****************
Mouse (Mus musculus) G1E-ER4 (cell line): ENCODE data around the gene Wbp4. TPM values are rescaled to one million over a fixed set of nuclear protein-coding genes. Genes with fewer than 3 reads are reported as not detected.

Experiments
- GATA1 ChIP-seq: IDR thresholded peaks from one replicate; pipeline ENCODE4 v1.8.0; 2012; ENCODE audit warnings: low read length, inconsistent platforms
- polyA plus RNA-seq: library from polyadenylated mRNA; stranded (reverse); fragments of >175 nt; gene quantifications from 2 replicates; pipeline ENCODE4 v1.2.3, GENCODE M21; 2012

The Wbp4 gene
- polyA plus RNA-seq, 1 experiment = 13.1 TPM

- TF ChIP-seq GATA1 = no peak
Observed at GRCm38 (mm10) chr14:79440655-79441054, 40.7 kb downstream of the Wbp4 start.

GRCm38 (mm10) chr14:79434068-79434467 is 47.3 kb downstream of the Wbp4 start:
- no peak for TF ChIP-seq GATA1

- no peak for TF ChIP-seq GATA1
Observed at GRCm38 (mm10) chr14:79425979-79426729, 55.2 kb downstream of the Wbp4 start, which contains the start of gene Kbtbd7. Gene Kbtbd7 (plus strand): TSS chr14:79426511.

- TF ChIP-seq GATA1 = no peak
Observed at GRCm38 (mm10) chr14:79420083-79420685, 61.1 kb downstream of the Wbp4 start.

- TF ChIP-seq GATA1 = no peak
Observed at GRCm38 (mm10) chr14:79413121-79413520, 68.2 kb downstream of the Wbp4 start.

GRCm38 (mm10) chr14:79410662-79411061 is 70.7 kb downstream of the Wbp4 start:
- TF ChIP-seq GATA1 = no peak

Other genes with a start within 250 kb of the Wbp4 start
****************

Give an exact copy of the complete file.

Mouse (Mus musculus) G1E-ER4 (cell line): ENCODE data around the gene Wbp4. TPM values are rescaled to one million over a fixed set of nuclear protein-coding genes. Genes with fewer than 3 reads are reported as not detected.

Experiments
- GATA1 ChIP-seq: IDR thresholded peaks from one replicate; pipeline ENCODE4 v1.8.0; 2012; ENCODE audit warnings: low read length, inconsistent platforms
- polyA plus RNA-seq: library from polyadenylated mRNA; stranded (reverse); fragments of >175 nt; gene quantifications from 2 replicates; pipeline ENCODE4 v1.2.3, GENCODE M21; 2012

The Wbp4 gene
- polyA plus RNA-seq, 1 experiment = 13.1 TPM

- TF ChIP-seq GATA1 = no peak
Observed at GRCm38 (mm10) chr14:79440655-79441054, 40.7 kb downstream of the Wbp4 start.

GRCm38 (mm10) chr14:79434068-79434467 is 47.3 kb downstream of the Wbp4 start:
- no peak for TF ChIP-seq GATA1

- no peak for TF ChIP-seq GATA1
Observed at GRCm38 (mm10) chr14:79425979-79426729, 55.2 kb downstream of the Wbp4 start, which contains the start of gene Kbtbd7. Gene Kbtbd7 (plus strand): TSS chr14:79426511.

- TF ChIP-seq GATA1 = no peak
Observed at GRCm38 (mm10) chr14:79420083-79420685, 61.1 kb downstream of the Wbp4 start.

- TF ChIP-seq GATA1 = no peak
Observed at GRCm38 (mm10) chr14:79413121-79413520, 68.2 kb downstream of the Wbp4 start.

GRCm38 (mm10) chr14:79410662-79411061 is 70.7 kb downstream of the Wbp4 start:
- TF ChIP-seq GATA1 = no peak

Other genes with a start within 250 kb of the Wbp4 start